I lubed up the new gasket cover to hold it into place while I tried to maneuver the cover into place over the radiator line.  1 hour later I realized that was not going to work.  And the radiator line was frozen into place from being there for so long.  Out came the knife. I cut off the radiator line (I was probably going to replace it before this point) and the valve cover slid into place.  With a bit of wriggling, the gasket also slid into the right locations and I bolted it down.

The rear cylinder is finished off, and thankfully when I was turing the engine over I could not hear any sounds of leaks.  Since it was the front cylinder that had the problem, I'll be looking into that one next weekend.  It doesn't have any tight valves, so it should go together fairly easily.  (I think I just jinxed myself...)


Brian Moffet

Unfortunately a bad cold knocked me out for the previous week, and I wasn't able to work on the bike. This week however I rebuilt the master cylinder for the brakes. In order to do this, I had to drill out the bolts (4mm if anyone is interested...) and remove them with hemostats once I had the top pulled off. The master cylinder is now on the bike and set for fluid and brake lines. All that is left on the frame is the center section under the battery box. Next week is Thanksgiving and I'll be out of town. I hope to have the replacement radiator hose figured out.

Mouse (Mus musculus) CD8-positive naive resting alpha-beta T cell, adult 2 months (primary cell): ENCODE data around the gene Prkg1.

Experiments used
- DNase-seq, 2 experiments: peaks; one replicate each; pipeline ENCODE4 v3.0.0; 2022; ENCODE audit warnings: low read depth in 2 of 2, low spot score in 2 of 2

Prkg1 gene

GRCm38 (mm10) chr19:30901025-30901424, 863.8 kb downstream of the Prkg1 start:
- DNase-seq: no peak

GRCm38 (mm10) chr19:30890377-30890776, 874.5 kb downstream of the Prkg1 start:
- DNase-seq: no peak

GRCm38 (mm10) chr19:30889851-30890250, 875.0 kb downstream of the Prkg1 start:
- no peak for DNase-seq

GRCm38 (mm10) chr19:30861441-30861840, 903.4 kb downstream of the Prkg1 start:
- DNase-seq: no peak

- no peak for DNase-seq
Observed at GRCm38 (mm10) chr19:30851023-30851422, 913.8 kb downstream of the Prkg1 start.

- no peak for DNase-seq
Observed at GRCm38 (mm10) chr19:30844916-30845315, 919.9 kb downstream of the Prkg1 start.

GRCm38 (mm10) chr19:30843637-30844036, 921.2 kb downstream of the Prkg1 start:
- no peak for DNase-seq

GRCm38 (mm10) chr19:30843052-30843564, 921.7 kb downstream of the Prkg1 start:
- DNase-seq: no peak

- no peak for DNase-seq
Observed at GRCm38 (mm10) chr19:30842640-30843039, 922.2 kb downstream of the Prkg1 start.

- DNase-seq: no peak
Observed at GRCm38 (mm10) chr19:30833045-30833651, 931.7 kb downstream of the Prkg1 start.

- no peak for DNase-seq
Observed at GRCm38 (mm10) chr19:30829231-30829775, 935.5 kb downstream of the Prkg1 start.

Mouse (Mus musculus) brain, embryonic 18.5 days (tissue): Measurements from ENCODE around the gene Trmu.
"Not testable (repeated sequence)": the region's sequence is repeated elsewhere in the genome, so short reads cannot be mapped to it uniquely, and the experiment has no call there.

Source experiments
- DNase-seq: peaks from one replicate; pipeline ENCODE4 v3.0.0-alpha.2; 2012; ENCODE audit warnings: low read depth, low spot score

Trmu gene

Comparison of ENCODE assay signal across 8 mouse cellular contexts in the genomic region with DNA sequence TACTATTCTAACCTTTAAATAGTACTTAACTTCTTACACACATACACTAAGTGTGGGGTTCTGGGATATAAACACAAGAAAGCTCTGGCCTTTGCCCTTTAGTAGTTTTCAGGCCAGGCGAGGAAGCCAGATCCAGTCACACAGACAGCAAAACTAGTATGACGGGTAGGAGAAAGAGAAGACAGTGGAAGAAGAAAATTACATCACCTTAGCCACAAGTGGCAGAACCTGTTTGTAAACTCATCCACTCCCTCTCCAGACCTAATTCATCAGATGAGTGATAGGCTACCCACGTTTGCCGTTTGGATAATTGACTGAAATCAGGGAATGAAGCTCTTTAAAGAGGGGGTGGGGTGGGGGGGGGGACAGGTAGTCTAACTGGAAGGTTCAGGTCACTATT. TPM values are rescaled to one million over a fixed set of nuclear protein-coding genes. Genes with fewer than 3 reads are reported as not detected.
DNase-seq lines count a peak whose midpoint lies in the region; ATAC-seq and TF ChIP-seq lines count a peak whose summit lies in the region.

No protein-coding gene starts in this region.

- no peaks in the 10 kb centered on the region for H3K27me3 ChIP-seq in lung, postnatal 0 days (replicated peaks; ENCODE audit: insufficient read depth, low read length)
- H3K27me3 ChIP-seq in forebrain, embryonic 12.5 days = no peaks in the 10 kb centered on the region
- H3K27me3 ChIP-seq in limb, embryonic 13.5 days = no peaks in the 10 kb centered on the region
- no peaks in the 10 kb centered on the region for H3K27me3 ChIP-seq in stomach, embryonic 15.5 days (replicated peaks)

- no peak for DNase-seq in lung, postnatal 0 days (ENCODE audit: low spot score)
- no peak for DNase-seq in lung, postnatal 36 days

(This was actually done on the 18th of November, I'll be posting a new entry today about the compression check, and the radiator line)

Night Vision

those are really nice pics and a great write up on the restore on your website. I'm sure it'll help those of us that are "one step"  ::) behind you
if it ain't worth doing it the hard way....
it ain't worth doing it at all - Man Law

if it ain't broke..... take it apart and find out why

don't give up.... don't ever give up - Jimmy Valvano

Brian Moffet

On Saturday, I decided to measure the compression ratio of the front and back cylinder.  Since the bike had not been run a while, I put light-weight oil into the cylinders and turned them over (connected the battery directly to the starter.)  I measured the back cylinder first and got a variety of readings from 120 to 150 (!)  If you do the math, 150 is about as good as these can get.  I felt rather frustrated with this, so I decided to charge the battery and think about what I wanted to accomplish and how to do it.  While thinking I painted the last bit of frame below where the battery box is.  The frame is completely painted now, barring some areas I couldn't get to because of the engine.

Sunday I went out with a plan.  I had let the cylinders sit overnight, so any excess oil would drain off.  If you do the math, the cylinders compress the air down to less than 1/8 of a cup.  There isn't a lot of room in there.  I pulled off the rag protecting the carb mouths, opened the throttle bodies fully, plugged in the compression guage, let the cylinder spin for a couple of times with the escape valve open.  Then I closed the guage escape valve and went through 8 revolutions.  I did this for both front and rear cylinders: